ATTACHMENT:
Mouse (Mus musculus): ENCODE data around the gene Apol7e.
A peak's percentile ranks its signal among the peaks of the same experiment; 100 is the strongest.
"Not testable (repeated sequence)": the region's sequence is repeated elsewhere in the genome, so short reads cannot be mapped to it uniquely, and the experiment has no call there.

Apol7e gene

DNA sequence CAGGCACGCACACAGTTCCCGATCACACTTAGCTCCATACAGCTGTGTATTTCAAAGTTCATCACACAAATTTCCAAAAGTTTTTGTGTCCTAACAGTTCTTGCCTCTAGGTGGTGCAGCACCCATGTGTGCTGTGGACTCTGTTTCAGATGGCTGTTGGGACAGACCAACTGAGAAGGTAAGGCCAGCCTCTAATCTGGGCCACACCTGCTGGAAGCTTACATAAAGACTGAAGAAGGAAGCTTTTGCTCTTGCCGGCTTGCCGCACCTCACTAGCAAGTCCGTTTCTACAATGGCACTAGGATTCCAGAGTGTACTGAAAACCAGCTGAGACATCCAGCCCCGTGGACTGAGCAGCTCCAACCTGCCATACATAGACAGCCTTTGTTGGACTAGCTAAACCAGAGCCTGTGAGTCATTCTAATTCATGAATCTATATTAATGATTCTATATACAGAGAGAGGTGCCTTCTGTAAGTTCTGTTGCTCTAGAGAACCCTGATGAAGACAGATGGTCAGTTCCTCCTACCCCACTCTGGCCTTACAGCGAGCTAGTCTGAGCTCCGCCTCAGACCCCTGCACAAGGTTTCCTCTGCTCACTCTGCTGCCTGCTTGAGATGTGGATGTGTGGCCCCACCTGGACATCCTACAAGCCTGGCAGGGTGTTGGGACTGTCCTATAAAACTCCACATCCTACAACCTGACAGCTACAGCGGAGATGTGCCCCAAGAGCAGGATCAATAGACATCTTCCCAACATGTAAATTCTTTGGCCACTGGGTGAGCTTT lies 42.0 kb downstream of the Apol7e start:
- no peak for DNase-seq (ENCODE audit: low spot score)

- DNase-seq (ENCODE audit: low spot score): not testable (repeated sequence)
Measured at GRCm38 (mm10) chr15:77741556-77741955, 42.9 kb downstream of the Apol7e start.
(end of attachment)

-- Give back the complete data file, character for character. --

Mouse (Mus musculus): ENCODE data around the gene Apol7e.
A peak's percentile ranks its signal among the peaks of the same experiment; 100 is the strongest.
"Not testable (repeated sequence)": the region's sequence is repeated elsewhere in the genome, so short reads cannot be mapped to it uniquely, and the experiment has no call there.

Apol7e gene

DNA sequence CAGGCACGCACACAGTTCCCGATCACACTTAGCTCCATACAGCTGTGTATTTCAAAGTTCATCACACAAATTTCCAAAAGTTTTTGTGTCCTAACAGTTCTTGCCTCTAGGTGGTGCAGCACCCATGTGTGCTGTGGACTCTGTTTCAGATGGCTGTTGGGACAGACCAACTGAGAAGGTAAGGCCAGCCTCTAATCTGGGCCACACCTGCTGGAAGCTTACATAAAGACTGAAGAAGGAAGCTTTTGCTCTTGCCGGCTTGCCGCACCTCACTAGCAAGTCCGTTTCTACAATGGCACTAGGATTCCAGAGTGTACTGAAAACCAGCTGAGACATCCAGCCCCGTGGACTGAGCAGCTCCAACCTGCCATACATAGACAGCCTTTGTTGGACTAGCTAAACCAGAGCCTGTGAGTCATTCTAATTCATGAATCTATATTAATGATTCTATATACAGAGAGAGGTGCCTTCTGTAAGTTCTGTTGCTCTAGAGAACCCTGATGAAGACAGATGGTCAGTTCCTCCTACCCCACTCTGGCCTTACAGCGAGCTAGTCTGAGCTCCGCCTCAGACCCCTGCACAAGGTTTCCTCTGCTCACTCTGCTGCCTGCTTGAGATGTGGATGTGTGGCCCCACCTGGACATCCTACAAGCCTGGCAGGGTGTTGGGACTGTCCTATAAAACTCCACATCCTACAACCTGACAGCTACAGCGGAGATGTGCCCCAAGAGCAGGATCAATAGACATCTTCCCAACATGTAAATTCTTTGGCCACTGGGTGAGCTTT lies 42.0 kb downstream of the Apol7e start:
- no peak for DNase-seq (ENCODE audit: low spot score)

- DNase-seq (ENCODE audit: low spot score): not testable (repeated sequence)
Measured at GRCm38 (mm10) chr15:77741556-77741955, 42.9 kb downstream of the Apol7e start.